Apowerful cleric said on January 28 that he is willing to reopen the debate over Pakistan’s harsh blasphemy laws, which critics say have led to hundreds of deaths.
The debate on blasphemy law has so far been almost completely avoided by religious and political leaders in Pakistan, where even rumors of criticism of Islam have sparked deadly riots.
But Muhammad Khan Sherani, chairman of the Council of Islamic Ideology, which advises the government on the compatibility of laws with Islam, said he was willing to look again at whether sentences as harsh as the death penalty were fair.
“The government of Pakistan should officially, at the government level, refer the law on committing blasphemy to the Council of Islamic Ideology,” Sherani told Reuters. “Then the council can seriously consider things and give its recommendation of whether it needs to stay the same or if it needs to be hardened or if it needs to be softened.”
Sherani said there are differences of opinion on the matter among the clergy, but didn’t disclose his own position.
Pakistan’s blasphemy laws mandate the death penalty, although no sentence has been carried out. Critics say the law is abused in poor, rural areas by enemies falsely accusing others to settle personal scores. Those acquitted have often been lynched.
Sherani and his council made headlines and angered human rights activists recently after blocking a bill that would impose harsher penalties for marrying off girls as young as eight or nine.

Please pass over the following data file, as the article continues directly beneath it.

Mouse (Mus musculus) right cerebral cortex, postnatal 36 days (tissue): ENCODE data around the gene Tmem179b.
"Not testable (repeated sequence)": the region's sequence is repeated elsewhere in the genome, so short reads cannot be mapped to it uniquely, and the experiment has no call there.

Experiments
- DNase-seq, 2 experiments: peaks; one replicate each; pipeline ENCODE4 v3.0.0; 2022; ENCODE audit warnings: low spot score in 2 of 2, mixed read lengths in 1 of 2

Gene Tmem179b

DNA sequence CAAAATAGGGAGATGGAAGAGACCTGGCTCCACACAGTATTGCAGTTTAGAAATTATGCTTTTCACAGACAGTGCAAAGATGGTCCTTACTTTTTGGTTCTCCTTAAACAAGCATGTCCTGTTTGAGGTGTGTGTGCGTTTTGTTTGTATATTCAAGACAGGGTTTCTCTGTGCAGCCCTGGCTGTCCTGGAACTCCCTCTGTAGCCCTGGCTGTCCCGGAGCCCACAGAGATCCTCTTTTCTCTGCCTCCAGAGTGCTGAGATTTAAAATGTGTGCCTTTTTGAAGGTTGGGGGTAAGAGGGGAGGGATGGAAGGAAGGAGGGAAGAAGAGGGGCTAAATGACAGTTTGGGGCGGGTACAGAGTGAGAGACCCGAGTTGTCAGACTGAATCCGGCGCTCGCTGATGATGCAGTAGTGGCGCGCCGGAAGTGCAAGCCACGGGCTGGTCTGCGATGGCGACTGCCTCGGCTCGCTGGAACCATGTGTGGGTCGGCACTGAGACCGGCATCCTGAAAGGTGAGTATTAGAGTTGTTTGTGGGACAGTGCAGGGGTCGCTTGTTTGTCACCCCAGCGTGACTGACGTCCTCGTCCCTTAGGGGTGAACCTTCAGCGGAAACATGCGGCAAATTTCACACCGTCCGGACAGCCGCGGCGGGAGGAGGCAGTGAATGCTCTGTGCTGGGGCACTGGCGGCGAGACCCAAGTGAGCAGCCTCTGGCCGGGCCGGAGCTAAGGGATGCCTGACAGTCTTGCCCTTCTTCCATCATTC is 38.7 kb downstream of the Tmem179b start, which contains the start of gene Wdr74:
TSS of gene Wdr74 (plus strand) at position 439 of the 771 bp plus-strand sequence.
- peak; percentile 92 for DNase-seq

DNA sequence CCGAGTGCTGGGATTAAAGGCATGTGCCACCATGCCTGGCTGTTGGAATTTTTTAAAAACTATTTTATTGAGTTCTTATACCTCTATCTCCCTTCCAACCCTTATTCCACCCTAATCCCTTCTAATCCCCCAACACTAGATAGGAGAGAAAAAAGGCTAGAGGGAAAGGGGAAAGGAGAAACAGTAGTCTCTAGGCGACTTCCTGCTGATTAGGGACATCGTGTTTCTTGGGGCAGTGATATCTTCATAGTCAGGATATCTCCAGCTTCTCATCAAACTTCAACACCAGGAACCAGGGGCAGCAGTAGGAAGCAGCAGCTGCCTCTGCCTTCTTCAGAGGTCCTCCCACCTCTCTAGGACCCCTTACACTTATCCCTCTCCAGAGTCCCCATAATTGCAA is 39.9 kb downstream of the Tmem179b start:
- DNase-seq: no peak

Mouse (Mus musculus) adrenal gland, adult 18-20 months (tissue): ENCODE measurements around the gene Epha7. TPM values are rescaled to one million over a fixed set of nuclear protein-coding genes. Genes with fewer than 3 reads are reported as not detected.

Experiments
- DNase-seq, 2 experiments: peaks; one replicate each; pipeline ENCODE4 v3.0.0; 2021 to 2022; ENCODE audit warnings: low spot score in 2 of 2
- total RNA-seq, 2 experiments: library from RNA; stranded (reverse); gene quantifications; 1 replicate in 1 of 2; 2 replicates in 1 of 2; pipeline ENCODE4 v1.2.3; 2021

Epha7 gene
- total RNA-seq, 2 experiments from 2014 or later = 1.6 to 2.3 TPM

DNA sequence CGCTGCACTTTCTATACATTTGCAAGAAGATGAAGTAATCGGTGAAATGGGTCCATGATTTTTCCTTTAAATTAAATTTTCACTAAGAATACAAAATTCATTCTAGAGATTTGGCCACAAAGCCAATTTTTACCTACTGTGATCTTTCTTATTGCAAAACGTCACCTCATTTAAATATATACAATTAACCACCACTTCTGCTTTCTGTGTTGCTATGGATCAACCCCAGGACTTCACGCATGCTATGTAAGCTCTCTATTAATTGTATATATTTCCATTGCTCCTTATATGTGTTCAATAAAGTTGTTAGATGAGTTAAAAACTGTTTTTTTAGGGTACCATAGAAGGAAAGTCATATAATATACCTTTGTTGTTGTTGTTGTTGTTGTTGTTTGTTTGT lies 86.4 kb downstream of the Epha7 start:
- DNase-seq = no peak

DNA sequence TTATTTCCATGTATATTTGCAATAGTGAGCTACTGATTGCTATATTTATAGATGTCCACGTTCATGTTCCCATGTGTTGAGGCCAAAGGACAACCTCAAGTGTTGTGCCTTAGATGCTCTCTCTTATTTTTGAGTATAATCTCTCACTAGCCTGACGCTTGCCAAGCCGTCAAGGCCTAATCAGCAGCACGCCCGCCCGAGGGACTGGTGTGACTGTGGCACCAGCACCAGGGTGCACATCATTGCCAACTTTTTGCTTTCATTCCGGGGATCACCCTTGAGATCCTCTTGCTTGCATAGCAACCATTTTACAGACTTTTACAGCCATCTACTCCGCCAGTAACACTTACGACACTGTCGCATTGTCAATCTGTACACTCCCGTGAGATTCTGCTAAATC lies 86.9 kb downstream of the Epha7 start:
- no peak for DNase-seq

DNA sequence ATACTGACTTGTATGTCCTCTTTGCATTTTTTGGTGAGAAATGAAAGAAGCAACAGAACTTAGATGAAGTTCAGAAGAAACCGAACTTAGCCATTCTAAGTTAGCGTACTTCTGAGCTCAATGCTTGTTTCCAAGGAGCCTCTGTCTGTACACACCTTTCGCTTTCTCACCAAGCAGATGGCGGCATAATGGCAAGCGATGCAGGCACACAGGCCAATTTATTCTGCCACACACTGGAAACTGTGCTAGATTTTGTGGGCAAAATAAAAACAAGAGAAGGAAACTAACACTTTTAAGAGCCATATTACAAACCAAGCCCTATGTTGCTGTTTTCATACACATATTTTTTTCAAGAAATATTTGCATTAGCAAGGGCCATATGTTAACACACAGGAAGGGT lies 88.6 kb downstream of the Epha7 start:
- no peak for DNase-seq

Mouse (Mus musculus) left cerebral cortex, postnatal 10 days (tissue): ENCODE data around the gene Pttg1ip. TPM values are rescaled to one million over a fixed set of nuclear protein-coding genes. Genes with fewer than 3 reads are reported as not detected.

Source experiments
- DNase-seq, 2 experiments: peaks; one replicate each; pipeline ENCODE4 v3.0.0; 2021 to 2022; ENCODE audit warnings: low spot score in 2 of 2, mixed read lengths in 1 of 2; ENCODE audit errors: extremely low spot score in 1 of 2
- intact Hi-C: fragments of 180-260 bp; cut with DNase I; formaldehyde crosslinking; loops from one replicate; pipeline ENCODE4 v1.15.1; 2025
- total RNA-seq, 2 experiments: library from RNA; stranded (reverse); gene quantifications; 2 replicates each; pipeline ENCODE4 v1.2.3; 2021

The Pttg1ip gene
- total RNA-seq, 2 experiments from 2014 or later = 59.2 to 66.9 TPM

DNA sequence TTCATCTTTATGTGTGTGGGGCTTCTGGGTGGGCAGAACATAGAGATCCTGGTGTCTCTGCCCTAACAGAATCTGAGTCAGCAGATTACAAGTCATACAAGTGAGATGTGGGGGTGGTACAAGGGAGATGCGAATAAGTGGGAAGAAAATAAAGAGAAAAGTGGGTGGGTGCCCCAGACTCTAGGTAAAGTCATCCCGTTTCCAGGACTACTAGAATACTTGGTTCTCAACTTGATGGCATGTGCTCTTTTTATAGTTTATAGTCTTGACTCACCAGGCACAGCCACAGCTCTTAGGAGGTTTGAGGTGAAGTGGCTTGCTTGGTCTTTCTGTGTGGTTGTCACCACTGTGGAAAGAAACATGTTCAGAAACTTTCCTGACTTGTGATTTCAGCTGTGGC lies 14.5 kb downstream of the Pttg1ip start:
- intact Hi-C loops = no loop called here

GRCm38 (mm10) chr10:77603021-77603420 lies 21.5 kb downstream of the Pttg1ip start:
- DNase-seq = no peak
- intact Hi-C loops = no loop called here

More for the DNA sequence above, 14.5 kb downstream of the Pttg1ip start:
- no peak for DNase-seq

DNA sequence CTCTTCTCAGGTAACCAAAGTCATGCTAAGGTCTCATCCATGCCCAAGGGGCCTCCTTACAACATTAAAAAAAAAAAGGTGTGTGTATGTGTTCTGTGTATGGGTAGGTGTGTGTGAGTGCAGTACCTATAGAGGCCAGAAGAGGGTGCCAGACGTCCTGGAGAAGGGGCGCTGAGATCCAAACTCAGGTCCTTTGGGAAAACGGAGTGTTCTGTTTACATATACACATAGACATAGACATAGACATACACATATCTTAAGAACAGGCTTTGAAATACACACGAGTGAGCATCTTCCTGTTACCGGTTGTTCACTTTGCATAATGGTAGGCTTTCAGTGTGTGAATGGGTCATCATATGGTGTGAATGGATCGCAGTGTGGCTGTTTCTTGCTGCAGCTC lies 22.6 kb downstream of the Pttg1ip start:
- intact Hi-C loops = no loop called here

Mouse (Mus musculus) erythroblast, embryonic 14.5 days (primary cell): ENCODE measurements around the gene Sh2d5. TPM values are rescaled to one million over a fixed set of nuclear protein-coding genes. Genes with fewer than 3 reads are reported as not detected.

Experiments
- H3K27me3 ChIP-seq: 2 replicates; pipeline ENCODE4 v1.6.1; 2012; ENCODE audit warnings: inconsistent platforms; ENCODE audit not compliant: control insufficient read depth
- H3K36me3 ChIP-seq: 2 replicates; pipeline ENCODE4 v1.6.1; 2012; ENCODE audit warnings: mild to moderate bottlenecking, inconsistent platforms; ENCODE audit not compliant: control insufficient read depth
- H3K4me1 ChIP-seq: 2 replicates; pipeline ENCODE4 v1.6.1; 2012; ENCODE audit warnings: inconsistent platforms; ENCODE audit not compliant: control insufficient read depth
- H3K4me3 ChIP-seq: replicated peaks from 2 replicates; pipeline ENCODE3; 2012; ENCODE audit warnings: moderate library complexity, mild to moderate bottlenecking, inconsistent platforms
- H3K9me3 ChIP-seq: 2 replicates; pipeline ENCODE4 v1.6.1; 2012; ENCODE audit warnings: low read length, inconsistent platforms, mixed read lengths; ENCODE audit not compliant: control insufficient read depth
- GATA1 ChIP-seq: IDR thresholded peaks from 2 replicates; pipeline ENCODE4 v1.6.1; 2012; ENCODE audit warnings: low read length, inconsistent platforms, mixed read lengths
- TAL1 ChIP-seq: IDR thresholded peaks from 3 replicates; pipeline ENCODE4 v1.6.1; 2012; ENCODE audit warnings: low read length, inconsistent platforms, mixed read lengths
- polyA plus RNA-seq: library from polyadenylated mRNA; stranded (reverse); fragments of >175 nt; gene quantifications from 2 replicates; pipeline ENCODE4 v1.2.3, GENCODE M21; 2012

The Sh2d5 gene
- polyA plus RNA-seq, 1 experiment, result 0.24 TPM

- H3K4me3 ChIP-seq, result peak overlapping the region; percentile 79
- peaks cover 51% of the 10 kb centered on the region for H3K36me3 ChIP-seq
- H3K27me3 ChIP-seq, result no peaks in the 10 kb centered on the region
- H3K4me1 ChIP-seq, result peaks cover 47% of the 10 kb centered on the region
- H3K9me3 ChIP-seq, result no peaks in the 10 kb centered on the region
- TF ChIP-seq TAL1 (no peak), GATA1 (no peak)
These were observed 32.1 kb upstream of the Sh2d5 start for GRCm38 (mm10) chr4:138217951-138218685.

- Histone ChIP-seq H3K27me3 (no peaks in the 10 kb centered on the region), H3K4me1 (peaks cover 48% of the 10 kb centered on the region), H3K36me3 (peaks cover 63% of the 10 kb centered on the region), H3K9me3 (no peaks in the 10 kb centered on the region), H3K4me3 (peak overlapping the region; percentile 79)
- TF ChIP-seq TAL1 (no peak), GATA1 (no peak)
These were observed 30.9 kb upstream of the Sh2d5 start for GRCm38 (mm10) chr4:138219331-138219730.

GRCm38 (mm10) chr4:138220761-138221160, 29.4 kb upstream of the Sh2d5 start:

In recent years, the 54-year old council has also ruled that DNA cannot be used as primary evidence in rape cases, and supported a law requiring woman alleging rape to get four male witnesses to testify in court before a case can be heard.
Senators have since debated whether the council, in its current form, is appropriate for the modern, democratic Pakistan that Prime Minister Nawaz Sharif has said his country must become.
Sherani defended the recommendations, saying it was his job, as mandated by the constitution, to ensure the country’s laws are in line with Islam. The council’s advice is not binding.
He added that there are many un-Islamic laws in place that he is urging the government to overturn, as many of Pakistan’s problems, including violence against religious minorities, are the result of the government failing to be sufficiently Islamic and instead pandering to the West.
“Pakistan’s present government is a defender of the interests of the West,” Sherani said. “Don’t equate what the government thinks to what Islam is.”